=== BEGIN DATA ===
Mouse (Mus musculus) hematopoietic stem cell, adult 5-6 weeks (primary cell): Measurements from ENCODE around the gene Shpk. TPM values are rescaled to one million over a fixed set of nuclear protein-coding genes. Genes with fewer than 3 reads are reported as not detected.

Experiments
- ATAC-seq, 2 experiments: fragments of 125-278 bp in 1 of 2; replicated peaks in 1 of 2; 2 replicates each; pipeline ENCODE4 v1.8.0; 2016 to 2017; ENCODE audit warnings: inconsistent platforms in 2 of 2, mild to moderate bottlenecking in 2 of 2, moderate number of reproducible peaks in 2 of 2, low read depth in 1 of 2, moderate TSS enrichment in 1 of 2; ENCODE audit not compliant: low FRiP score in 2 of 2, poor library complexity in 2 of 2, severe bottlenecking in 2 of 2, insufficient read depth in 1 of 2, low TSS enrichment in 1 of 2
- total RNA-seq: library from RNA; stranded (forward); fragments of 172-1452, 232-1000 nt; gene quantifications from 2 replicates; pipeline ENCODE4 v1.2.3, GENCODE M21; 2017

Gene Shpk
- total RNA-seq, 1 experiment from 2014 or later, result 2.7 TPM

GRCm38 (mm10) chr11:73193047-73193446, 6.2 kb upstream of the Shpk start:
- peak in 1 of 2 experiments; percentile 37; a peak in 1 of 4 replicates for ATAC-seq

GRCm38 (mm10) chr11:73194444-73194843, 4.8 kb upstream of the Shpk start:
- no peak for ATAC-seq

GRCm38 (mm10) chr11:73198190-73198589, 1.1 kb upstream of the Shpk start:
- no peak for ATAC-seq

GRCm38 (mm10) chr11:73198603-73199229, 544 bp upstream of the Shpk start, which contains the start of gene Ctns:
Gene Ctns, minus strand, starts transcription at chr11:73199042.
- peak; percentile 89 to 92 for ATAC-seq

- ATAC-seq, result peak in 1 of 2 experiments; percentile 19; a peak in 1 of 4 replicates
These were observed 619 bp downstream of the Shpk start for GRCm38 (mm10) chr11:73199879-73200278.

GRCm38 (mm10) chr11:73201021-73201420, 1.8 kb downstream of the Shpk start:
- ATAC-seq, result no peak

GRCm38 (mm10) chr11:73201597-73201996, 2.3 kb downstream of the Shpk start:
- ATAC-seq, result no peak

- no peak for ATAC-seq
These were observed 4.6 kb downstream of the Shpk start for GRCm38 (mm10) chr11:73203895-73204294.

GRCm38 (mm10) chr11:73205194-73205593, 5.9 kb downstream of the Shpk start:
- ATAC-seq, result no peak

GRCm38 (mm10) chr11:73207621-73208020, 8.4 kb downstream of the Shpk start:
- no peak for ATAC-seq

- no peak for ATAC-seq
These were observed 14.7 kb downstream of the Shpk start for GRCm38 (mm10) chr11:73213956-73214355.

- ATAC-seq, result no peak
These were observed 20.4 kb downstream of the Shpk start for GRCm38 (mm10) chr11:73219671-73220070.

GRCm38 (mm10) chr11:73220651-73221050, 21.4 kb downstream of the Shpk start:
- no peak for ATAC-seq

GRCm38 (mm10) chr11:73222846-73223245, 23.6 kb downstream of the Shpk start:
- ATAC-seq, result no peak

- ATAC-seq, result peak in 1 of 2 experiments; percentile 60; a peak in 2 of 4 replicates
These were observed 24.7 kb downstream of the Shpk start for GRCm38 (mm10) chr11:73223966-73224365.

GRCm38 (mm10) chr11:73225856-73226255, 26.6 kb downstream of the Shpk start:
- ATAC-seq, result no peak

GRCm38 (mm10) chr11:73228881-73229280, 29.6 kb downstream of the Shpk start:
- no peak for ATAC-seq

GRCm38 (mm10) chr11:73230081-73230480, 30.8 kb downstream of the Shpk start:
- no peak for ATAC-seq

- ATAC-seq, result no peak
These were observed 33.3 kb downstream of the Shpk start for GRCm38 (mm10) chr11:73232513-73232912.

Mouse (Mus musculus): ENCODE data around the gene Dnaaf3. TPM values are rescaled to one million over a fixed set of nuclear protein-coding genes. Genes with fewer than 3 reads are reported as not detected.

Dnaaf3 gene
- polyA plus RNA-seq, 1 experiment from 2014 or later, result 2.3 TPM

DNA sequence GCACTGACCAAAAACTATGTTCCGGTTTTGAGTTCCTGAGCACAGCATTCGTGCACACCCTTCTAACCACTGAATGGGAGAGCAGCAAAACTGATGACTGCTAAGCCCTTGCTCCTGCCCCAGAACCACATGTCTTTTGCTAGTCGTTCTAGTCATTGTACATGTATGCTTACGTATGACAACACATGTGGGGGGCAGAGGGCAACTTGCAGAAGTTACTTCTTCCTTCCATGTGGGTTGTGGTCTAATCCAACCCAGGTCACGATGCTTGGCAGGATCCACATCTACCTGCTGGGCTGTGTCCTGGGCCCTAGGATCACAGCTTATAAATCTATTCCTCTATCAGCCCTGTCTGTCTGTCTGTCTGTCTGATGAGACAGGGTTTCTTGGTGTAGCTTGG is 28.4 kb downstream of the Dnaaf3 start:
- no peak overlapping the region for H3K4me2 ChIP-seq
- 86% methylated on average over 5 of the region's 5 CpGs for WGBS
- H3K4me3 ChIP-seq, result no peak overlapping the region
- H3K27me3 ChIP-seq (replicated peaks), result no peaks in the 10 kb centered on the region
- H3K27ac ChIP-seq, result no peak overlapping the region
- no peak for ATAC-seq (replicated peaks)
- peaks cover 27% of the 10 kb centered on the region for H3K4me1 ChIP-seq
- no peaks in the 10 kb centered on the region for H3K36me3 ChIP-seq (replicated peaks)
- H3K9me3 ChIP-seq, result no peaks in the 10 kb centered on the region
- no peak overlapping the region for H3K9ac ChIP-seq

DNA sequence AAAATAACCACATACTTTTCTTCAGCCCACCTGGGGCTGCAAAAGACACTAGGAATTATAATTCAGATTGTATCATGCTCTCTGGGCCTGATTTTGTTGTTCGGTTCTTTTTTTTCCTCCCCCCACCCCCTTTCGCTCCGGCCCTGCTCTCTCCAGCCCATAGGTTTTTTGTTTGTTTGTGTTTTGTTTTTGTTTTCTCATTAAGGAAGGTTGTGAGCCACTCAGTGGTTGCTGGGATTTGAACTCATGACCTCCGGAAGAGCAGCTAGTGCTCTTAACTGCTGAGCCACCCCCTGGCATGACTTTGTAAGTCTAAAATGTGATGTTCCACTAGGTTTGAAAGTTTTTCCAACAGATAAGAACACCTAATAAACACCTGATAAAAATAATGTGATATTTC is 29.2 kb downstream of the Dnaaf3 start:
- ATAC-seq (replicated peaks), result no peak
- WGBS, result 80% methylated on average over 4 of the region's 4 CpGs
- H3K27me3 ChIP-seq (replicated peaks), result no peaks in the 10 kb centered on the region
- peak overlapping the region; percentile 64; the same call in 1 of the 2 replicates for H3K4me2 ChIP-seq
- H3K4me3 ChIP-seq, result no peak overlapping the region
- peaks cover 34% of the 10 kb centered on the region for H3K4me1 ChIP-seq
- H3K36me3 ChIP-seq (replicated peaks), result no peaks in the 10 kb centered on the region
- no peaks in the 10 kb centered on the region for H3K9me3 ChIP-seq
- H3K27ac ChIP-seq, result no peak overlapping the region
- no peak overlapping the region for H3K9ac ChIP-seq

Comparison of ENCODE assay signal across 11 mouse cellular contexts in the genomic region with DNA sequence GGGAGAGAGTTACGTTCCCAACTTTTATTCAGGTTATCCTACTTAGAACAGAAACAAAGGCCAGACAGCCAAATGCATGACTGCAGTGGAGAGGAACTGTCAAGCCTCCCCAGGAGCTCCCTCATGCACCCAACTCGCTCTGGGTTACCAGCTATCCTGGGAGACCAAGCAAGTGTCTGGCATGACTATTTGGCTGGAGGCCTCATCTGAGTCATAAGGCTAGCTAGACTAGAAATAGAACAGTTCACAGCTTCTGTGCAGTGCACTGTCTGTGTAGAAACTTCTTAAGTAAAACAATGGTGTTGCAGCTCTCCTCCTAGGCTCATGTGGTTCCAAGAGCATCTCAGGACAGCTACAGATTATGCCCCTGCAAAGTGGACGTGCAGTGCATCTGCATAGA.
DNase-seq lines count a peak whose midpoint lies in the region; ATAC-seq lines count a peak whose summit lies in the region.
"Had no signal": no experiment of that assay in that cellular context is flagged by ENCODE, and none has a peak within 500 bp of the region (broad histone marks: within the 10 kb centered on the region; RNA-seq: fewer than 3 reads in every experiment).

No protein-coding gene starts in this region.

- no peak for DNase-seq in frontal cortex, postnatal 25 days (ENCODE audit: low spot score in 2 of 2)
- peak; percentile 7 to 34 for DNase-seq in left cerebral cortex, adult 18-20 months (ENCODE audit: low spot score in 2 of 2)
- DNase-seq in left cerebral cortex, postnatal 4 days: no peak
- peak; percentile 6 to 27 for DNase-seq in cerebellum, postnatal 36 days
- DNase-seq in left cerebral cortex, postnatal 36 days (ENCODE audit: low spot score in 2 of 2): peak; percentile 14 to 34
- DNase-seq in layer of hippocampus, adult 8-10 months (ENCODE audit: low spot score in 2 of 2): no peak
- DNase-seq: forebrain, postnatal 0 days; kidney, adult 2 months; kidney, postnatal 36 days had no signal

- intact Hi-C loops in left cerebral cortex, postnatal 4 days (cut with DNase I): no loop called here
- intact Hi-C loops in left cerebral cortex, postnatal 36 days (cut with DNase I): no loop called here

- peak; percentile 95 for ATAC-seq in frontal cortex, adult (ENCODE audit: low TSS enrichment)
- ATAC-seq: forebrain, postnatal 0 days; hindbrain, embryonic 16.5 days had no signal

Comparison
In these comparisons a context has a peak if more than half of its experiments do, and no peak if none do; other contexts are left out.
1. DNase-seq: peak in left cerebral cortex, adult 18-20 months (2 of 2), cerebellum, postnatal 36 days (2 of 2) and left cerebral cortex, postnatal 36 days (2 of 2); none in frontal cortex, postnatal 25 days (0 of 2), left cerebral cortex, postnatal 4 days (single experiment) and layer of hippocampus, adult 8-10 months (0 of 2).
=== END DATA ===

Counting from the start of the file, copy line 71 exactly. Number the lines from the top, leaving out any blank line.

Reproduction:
Comparison of ENCODE assay signal across 11 mouse cellular contexts in the genomic region with DNA sequence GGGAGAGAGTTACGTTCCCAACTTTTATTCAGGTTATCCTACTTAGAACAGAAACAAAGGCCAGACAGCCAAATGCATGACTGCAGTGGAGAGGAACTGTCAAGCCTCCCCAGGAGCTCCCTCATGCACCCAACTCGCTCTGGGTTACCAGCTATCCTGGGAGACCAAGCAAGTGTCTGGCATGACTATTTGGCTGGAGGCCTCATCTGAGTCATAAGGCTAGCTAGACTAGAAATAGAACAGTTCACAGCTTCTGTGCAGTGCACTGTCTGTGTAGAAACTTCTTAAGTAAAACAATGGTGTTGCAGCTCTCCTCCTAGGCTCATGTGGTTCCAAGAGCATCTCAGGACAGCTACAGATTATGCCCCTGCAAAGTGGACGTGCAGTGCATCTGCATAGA.